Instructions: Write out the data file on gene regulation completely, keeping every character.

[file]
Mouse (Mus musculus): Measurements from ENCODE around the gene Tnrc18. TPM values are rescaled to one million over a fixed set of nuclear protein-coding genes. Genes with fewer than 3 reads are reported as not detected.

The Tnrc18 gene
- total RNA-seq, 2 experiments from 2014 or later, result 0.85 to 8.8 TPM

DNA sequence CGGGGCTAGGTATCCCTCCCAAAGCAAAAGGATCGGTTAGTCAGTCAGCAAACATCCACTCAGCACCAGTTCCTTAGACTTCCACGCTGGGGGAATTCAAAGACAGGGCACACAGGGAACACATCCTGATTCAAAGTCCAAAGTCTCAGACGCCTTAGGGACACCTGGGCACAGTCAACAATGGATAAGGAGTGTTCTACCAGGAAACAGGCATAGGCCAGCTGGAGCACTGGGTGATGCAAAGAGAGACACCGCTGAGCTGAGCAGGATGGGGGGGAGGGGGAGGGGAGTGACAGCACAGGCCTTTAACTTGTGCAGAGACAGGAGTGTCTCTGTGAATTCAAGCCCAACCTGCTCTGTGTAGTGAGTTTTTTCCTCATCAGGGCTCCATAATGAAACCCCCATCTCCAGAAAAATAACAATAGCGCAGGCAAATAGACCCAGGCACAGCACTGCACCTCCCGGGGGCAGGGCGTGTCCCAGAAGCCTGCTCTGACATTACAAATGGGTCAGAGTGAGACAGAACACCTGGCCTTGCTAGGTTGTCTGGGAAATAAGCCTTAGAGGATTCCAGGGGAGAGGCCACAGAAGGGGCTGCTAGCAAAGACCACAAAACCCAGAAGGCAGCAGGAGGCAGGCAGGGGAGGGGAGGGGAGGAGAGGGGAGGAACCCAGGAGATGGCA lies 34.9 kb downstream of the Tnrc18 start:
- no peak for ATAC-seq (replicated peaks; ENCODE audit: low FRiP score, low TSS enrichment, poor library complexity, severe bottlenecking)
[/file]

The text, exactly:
Mouse (Mus musculus): Measurements from ENCODE around the gene Tnrc18. TPM values are rescaled to one million over a fixed set of nuclear protein-coding genes. Genes with fewer than 3 reads are reported as not detected.

The Tnrc18 gene
- total RNA-seq, 2 experiments from 2014 or later, result 0.85 to 8.8 TPM

DNA sequence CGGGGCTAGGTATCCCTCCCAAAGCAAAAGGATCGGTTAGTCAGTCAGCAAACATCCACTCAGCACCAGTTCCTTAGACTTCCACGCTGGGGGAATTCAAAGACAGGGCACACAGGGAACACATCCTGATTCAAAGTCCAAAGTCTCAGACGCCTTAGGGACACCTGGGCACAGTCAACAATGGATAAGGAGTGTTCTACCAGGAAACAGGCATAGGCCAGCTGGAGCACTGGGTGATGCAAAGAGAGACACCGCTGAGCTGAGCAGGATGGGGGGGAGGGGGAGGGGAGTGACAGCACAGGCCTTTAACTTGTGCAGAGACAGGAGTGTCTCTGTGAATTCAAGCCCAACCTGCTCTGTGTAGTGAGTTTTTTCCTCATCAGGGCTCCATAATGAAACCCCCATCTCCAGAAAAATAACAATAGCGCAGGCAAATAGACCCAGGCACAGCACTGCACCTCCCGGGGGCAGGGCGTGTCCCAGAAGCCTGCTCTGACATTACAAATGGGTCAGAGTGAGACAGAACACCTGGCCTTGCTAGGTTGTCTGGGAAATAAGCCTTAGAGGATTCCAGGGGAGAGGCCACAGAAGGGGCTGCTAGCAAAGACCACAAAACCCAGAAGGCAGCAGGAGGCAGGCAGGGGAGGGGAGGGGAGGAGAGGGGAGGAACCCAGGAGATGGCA lies 34.9 kb downstream of the Tnrc18 start:
- no peak for ATAC-seq (replicated peaks; ENCODE audit: low FRiP score, low TSS enrichment, poor library complexity, severe bottlenecking)